47. Many years ago when I was quite young, Daddy and I were visiting with Grandpa Monlezun at his workshop in his garage. He had 3 different type wooden crosses over his work table which upon inquiring was told they were at one time used as forms to make crosses for the old Shell Beach cemetery; people selected from their choice of three! In that they were retired I hesitantly asked if I could have them for I was drawn to them and grandpa said yes; Daddy then said, “I’ll take them Papa and save them for her and Bette, when you get settled, I’ll have them for you.” When I visited Daddy at the office every trip home, he would sometimes take me to the oil shed and point out the crosses on the back wall. When Dominique bought the business, he kindly assured me that the crosses were just fine and in place. In that I had moved twenty-seven times and upon retiring to Spring Street for forever and ever, I happily called for my crosses for I had become settled! One day I hear a horn from my driveway, look out the window and there is Charles slowly and reverently (!) crossing my front lawn carrying one of my three crosses on his shoulders like it was originally portrayed! I should have called Mel Gibson! I sent him back to carry the other two and home my very old crosses came to live! At one time they hung on my back fence and many women sat in front of them during my Silent Retreats and wept and pondered…the power of love, mercy and everlasting life made by the hands of another carpenter, my Grandfather Antoine after whom I named my only son.

 

48. Constance Victoria, my sister closest by birth, attended a Silent Retreat at my home in Lake Charles, LA on March 1996. This is what she wrote while meditating facing Grandpa Antoine’s wooden crosses and 60 year old windows from our home of origin that hung on my fence!

WINDOWS AND THE CROSS…THOUGHTS ON GENDER

Windows and the Cross, to see in and out,

To suffer and to save, to be broken, then mended

Raised up to be a reminder that we are here only briefly but bring with us all who have gone before. That we could make a difference to a life but our life, though single, be open to all the possibilities that lie within us.

 

That we are made gloriously different for a reason - our commonality of imperfectness is the driving force to strive for a better way.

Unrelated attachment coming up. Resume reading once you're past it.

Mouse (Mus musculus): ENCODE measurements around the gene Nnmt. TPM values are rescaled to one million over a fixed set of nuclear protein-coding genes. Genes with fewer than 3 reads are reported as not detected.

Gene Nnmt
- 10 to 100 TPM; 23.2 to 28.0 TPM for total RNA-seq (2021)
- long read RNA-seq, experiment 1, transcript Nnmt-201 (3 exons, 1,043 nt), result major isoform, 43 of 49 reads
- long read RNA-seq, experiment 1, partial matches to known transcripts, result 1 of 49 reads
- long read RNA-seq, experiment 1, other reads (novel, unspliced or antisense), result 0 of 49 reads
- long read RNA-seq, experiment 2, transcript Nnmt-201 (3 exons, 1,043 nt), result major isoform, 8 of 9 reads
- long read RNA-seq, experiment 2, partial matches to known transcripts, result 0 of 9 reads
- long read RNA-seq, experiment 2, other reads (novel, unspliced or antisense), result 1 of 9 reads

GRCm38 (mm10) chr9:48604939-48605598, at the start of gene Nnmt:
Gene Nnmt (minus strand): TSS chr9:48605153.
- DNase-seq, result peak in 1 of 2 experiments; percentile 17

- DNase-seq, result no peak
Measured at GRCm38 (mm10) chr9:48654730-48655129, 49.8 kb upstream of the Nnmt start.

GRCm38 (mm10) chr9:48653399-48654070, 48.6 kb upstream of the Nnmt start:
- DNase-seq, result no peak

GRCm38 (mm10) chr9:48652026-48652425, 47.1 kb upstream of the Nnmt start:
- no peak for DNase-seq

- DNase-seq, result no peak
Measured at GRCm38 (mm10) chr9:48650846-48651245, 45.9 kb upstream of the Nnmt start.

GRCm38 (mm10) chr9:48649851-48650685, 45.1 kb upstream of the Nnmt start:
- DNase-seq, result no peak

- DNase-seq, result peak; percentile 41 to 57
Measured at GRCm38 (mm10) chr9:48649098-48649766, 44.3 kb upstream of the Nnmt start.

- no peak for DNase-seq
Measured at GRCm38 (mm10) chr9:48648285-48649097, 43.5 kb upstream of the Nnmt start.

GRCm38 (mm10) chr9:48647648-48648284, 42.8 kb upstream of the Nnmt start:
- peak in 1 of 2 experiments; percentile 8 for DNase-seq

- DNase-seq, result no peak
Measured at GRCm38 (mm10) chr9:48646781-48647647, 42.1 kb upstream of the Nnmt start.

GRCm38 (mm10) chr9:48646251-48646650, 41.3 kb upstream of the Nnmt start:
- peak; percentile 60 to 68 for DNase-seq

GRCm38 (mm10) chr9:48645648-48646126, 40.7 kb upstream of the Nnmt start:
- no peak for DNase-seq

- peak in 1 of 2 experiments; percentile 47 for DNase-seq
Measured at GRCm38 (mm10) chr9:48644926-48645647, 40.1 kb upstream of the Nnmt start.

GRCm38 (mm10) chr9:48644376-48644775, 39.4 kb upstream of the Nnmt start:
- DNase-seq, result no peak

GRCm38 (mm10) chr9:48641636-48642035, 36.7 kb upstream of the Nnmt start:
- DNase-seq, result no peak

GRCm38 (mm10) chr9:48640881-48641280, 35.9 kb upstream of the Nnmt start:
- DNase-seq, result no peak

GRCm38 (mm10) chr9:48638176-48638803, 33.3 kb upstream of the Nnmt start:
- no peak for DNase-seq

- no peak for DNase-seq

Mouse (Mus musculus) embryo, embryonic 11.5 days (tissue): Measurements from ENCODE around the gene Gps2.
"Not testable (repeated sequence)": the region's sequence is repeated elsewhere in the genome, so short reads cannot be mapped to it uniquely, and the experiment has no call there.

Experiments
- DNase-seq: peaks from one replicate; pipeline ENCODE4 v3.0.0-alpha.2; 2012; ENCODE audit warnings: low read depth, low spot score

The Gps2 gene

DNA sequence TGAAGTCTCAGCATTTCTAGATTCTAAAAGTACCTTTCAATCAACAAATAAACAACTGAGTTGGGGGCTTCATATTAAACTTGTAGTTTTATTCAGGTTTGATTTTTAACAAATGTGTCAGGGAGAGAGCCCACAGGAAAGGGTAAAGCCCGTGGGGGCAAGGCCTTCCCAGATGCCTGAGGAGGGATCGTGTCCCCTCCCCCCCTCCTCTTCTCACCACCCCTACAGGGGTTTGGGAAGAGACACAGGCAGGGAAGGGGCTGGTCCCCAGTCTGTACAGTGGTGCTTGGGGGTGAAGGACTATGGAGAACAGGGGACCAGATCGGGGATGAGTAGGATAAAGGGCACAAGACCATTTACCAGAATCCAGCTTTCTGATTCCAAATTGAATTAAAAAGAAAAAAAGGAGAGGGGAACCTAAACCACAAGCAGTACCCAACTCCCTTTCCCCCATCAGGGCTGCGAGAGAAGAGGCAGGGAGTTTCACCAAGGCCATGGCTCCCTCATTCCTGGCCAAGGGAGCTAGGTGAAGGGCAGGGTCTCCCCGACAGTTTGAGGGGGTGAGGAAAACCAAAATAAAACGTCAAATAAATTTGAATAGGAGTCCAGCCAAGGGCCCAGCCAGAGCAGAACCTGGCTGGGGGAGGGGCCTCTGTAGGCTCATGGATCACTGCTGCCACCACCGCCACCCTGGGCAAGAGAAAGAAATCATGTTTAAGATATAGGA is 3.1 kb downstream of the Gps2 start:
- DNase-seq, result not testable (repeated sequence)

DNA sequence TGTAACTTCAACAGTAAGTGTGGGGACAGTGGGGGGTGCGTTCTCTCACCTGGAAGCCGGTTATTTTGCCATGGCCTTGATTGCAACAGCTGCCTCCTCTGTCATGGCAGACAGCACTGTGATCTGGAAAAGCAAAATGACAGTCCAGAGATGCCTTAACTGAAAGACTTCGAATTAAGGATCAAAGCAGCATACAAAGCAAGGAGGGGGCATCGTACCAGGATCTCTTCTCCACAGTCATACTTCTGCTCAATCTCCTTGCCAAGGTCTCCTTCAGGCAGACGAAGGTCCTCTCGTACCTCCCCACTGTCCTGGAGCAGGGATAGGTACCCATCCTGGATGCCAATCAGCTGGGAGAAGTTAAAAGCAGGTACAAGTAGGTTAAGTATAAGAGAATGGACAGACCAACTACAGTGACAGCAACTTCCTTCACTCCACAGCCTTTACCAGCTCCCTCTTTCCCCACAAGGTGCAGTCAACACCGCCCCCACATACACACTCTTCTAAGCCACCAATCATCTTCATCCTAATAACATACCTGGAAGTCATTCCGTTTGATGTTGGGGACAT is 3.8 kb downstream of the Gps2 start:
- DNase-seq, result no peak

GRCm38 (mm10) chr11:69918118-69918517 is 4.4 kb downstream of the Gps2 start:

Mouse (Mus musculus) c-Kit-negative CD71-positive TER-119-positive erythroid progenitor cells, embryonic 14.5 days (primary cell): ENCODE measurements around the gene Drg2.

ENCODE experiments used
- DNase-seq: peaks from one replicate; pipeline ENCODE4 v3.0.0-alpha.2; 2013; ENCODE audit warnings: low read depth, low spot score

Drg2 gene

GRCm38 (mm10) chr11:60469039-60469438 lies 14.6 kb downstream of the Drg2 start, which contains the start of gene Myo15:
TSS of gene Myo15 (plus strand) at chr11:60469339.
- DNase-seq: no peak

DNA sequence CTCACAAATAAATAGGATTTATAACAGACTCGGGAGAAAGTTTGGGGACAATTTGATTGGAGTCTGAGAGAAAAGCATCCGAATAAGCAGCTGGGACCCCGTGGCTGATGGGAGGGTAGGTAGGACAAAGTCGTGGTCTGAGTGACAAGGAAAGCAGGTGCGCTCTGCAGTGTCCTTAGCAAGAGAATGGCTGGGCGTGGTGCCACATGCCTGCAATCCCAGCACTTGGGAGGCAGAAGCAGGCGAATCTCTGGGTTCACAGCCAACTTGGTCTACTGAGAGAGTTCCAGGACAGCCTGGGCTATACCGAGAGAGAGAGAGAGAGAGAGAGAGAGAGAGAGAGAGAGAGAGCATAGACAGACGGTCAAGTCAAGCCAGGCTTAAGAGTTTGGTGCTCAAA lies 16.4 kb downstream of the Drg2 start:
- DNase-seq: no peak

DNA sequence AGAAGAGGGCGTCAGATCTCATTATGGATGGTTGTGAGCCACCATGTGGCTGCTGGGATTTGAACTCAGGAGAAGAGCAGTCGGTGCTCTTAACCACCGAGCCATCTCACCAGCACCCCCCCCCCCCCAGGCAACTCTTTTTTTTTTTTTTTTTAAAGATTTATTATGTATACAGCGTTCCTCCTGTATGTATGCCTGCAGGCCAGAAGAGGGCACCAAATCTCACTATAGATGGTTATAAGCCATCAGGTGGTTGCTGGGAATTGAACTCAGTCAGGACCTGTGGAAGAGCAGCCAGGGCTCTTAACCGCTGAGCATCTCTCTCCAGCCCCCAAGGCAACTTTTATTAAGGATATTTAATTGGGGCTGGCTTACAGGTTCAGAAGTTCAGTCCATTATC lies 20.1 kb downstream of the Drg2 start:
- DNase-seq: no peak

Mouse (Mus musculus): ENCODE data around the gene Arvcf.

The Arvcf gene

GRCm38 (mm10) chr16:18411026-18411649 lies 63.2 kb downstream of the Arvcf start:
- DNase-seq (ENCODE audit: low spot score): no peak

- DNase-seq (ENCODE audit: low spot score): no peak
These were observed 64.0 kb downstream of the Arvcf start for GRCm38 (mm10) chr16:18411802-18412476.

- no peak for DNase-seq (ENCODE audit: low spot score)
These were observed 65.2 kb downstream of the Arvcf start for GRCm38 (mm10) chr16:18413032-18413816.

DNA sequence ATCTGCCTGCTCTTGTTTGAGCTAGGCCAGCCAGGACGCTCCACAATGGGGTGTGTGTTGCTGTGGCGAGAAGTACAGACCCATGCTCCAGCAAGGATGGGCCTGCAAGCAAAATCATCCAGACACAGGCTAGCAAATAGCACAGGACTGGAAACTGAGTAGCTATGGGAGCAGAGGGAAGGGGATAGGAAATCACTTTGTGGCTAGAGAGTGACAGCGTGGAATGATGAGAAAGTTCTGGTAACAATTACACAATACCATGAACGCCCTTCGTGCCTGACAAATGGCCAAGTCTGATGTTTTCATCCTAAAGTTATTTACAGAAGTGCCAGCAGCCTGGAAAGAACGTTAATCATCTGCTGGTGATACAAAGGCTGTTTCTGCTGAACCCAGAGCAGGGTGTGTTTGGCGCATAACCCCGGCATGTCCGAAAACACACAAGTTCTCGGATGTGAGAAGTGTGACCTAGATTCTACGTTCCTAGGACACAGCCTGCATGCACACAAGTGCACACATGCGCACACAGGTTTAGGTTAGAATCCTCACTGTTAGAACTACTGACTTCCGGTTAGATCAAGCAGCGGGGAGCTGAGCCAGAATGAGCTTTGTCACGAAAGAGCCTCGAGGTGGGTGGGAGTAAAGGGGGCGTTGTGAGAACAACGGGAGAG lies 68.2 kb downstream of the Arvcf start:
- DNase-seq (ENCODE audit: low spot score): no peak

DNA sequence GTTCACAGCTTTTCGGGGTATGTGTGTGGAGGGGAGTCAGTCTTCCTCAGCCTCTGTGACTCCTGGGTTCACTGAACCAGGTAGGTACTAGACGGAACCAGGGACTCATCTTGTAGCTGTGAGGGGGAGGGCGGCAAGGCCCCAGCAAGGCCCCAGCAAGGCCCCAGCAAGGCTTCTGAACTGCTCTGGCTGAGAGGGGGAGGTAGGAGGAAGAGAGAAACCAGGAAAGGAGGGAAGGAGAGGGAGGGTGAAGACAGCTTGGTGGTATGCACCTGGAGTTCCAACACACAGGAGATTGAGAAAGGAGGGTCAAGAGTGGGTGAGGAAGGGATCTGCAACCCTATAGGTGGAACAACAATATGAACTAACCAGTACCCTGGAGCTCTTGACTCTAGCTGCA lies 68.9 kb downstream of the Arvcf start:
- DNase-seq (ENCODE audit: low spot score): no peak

That windows open and crosses hung unclutters our vision, our thoughts, our everyday lives. However, understand that windows get jammed shut and crosses are burned if we hide or look the other way…become comfortable…be of the world.

 

It was men who carried the cross and a man and woman who remained at the foot of it. It was a cloth offered by a woman upon which Christ emblazoned his countenance so that His Holy Mother could lessen her grief while He lay in the tomb for three endless days. It was a woman who discovered and first believed that the tomb was opened and empty and the God-Man walked among them again.



 

Can all the wrongs be righted? Can we love enough to change? Can we love enough to carry the crosses of our lives joyfully? Why does our path make so many curves and turns like the Via Delorosa?

 

Men and women in a dance of life each made wonderfully different!



Who does windows? Both! Who carries the cross? Both!

It is in our realization of these things that we grow as people of God,

Not male, not female.

 

God gives us our differences so we can revel in them and be joyful in them. If we indeed are made In His Image then it is in the image of His life on earth, His creation of the universe that should be reflected in faces, male and female.



The word woman has man in it. The word man has woman in it.

He gifted us with each other to see life and live it from different perspectives because it is too much to take in, to be comprehended, alone. 

How different it would be if we saw what lies ahead.

But it is in the journeying that we can prepare for whatever comes, in this process of becoming that we sometimes rage against.

We have been given ample supplies to make the trip, if we but dig deep into our backpack and make use of them.

The stone in our shoe can be a supply.

Each suffers in his own way, to more easily see the suffering in his fellow journeyman through a window or at the cross.